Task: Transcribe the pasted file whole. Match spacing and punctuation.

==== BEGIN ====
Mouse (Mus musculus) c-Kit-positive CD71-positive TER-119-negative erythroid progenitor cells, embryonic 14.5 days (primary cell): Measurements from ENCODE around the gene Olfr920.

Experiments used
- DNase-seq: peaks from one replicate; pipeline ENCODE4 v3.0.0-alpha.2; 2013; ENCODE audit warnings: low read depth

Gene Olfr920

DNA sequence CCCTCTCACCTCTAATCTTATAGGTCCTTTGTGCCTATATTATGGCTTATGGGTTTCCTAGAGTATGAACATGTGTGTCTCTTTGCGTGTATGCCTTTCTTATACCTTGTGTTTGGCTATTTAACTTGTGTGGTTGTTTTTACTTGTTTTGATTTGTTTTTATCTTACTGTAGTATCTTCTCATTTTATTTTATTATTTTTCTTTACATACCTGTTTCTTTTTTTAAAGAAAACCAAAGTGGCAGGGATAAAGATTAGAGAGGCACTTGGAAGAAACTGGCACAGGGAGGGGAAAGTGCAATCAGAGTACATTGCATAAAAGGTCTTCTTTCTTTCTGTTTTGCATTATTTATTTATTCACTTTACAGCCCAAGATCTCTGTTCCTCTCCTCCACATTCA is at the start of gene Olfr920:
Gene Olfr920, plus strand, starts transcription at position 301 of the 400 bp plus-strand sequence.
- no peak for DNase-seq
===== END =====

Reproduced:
Mouse (Mus musculus) c-Kit-positive CD71-positive TER-119-negative erythroid progenitor cells, embryonic 14.5 days (primary cell): Measurements from ENCODE around the gene Olfr920.

Experiments used
- DNase-seq: peaks from one replicate; pipeline ENCODE4 v3.0.0-alpha.2; 2013; ENCODE audit warnings: low read depth

Gene Olfr920

DNA sequence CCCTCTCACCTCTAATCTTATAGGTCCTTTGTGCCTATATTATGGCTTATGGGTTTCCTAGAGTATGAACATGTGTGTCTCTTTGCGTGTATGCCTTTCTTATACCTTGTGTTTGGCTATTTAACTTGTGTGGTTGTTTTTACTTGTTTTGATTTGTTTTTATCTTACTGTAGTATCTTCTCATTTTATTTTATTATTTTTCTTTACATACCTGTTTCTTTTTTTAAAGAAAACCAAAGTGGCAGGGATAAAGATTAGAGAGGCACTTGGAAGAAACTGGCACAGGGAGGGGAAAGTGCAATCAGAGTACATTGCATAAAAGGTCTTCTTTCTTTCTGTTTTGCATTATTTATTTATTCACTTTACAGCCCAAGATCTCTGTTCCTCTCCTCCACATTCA is at the start of gene Olfr920:
Gene Olfr920, plus strand, starts transcription at position 301 of the 400 bp plus-strand sequence.
- no peak for DNase-seq